HOUSTON — Ryan Zimmerman was the first player the Washington Nationals selected in the amateur draft after the franchise moved from Montreal.
An All-American third baseman from the University of Virginia, Zimmerman was the fourth overall pick and made his major league debut on Sept. 1 that season.
Juan Soto was a 6-year-old in the Dominican Republic at the time, too young to get in the baseball games in his Santo Domingo neighborhood against the bigger kids. That would change soon enough.
On Tuesday night, when the Nationals played the first World Series game in their history, the player who defined their past and the one who will mark their future came together for a 5-4 victory against the Houston Astros.
Zimmerman got the Nationals started with a home run off Astros ace Gerrit Cole in the second inning. Then Soto homered in the fourth inning before doubling in two more runs in the fifth.
“I’ll he honest with you, my eyes got a little watery,” said Nationals manager Dave Martinez about watching Zimmerman homer in his first Series at-bat after 15 seasons and 1,689 games with the team. “He waited a long time to be in this position.”
Game 2 is at 8:08 p.m. on Wednesday. Stephen Strasburg starts for Washington against Justin Verlander in what is now a crucial game for the Astros.
The Nationals are 9-2 in the postseason with seven straight victories and have won 17 of 19 going back to the regular season. There is something to be said for momentum.
Cole had not lost a game or given up five or more runs since April 22. He managed to go seven innings, but allowed all five of Washington’s runs on eight hits.
The righthander had started three previous games this postseason and given up one run over 22 2/3 innings.
“He’s been so good for so long that there builds this thought of invincibility and that it’s impossible to beat him,” Astros manager AJ Hinch said. “So when it happens it is a surprise to all of us. “Which is why I give credit to the Nats. They came in and put really good at-bats up.”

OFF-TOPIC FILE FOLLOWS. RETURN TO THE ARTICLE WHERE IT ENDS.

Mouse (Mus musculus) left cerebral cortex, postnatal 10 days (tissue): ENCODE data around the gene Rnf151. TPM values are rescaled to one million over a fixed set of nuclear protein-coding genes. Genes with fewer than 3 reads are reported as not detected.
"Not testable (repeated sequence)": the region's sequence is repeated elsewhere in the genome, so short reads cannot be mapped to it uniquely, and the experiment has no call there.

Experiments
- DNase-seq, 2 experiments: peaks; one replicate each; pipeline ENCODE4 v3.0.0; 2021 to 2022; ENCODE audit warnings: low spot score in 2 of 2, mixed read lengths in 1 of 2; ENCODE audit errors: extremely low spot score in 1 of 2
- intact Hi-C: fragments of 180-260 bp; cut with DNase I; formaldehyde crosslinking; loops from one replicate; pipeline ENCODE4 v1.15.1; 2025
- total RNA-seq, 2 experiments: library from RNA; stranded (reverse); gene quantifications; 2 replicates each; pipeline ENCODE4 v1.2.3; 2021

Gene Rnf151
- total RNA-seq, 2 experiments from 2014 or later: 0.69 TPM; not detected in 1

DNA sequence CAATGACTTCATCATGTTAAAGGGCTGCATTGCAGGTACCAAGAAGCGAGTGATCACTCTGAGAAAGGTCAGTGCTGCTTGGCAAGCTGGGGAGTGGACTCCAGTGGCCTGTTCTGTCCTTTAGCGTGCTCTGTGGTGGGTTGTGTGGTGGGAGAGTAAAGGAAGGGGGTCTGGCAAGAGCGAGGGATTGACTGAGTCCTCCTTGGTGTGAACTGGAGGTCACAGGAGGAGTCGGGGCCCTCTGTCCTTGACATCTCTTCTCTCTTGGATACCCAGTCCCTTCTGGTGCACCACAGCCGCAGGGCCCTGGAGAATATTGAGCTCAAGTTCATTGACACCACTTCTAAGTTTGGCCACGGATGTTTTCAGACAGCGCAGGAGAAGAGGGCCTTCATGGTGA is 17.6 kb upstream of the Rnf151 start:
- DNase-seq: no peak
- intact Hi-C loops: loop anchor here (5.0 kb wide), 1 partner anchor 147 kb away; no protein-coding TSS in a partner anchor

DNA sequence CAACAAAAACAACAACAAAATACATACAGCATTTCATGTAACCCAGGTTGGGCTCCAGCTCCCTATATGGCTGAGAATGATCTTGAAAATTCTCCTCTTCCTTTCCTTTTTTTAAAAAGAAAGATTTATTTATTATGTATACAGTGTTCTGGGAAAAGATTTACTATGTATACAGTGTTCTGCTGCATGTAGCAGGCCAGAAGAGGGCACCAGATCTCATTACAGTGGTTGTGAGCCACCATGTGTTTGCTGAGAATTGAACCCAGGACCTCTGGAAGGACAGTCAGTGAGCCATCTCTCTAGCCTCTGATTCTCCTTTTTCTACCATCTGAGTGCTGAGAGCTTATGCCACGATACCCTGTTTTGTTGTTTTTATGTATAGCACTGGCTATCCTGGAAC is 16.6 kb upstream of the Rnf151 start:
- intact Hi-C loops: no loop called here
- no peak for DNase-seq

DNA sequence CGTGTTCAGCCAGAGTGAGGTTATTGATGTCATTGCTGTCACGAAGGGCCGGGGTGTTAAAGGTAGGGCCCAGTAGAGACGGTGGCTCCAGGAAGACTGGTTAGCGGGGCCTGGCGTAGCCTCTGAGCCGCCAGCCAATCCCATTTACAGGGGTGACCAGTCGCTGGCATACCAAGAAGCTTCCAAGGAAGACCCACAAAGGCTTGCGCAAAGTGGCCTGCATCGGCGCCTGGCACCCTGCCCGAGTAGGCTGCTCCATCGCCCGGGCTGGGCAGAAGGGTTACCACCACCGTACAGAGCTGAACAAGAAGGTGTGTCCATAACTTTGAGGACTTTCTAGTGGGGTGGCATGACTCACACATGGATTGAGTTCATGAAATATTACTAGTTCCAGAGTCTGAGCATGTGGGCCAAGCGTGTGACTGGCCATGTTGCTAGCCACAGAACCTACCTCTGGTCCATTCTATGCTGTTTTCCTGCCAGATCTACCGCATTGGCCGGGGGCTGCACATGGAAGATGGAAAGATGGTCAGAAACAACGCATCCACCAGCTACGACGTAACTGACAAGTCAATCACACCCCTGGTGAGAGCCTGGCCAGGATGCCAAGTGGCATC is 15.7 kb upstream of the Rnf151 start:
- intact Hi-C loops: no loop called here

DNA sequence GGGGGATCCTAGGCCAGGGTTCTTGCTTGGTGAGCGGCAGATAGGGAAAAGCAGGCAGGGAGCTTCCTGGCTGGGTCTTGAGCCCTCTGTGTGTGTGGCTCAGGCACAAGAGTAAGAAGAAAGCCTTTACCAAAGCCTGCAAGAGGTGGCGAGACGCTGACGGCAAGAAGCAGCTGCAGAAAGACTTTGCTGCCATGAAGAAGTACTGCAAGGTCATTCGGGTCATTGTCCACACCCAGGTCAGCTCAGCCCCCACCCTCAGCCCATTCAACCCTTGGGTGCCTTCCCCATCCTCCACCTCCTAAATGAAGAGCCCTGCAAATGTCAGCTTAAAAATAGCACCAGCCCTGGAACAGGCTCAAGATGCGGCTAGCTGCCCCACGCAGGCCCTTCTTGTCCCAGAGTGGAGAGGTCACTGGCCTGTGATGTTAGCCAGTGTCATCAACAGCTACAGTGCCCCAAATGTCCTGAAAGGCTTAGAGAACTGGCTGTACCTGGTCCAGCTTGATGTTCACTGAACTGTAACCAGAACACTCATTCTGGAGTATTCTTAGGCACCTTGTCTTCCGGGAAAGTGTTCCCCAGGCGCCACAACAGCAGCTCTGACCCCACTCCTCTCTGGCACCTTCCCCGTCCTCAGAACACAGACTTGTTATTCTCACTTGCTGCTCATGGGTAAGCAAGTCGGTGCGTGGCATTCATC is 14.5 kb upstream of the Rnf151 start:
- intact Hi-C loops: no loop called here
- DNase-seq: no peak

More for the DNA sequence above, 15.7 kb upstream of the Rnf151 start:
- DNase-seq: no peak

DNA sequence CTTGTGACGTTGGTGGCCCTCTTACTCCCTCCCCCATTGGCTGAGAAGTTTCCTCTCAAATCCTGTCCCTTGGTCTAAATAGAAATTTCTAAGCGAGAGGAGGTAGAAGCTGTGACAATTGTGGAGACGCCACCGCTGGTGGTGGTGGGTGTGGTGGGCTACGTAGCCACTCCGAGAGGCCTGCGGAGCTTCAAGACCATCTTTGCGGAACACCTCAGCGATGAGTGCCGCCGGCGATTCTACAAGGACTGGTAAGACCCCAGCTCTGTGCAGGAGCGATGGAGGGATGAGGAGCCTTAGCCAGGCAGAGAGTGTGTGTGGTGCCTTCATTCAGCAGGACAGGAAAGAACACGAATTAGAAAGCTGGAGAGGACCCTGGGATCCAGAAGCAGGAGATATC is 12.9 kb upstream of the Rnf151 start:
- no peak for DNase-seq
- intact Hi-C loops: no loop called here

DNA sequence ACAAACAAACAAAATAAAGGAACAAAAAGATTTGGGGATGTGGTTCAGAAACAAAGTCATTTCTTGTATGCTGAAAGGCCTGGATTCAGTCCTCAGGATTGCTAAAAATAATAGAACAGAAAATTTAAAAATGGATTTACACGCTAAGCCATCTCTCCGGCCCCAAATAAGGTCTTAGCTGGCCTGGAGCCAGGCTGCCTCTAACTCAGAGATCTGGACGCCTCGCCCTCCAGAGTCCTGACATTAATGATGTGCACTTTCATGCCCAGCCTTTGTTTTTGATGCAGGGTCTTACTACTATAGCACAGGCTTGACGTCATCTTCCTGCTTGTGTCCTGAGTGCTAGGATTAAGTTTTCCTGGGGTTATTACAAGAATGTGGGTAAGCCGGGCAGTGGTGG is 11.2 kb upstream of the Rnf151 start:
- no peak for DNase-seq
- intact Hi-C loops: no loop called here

One of the best was the leadoff walk No. 8 hitter Kurt Suzuki drew to start the fifth inning in a 2-2 game. Victor Robles followed with a single.
Adam Eaton’s single scored Suzuki. Soto then lined a full-count slider off the Fenway Park-like scoreboard in left field for his double. Soto’s home run was a 417-foot shot, also to left field, off a 99-mile-per-hour fastball from Cole.
Soto is the fourth-youngest player to homer in the World Series, following Andruw Jones, Miguel Cabrera, and Mickey Mantle.
“Last couple of days we’ve been working on it, staying that way,” Soto said. “Hit the ball the other way. Try to hit the ball as deep as I can.”
Soto’s lefthanded power and youthful energy is strikingly similar to what Rafael Devers did for the Red Sox this season.
Devers had a .916 OPS, 90 extra-base hits, and 115 RBI. Soto had a .949 OPS, 71 extra-base hits, and 110 RBIs. Devers turns 23 on Thursday and Soto turns 21 on Friday.
“You can always tell the young guys that come up that can slow the game down,” Zimmerman said. “I always say that, and everyone kind of says, ‘What does that mean?’ It means at any moment, at any time you can take a deep breath and you don’t try to do too much and you just stay within yourself.
“It sounds easy to do, but it’s hard to do even in the regular season for a 20-21-year-old.”
With his team up, 5-2, and Minute Maid Park quiet, Martinez found the right combination to hold on.
After Max Scherzer persevered through five innings and 112 pitches, Game 3 starter Patrick Corbin gave the Nationals an inning. That the Nationals had six days off after winning the National League pennant made that an easier decision.
“For me it’s about playing one game,” Martinez said. “And that’s what we focus on, is just worry about the game at hand and then go from there.”
Tanner Rainey allowed a home run by George Springer in the seventh inning and Daniel Hudson allowed another run in the eighth.
But Sean Doolittle retired Michael Brantley to strand a runner at second in the eighth then sat down the side in order in the ninth for the save.
At worst, the Nationals will go home with the Series tied and three games at their park. After a 19-31 start, that’s better than ever could have hoped. Zimmerman has been waiting for it.
“It’s been fun to grow with the fans, with the community, with the city, to watch them become baseball fans, to watch the neighborhood around the ballpark grow up,” he said. “I’m sure they’re as excited, probably more excited than we are about the kind of ride we’ve been on.”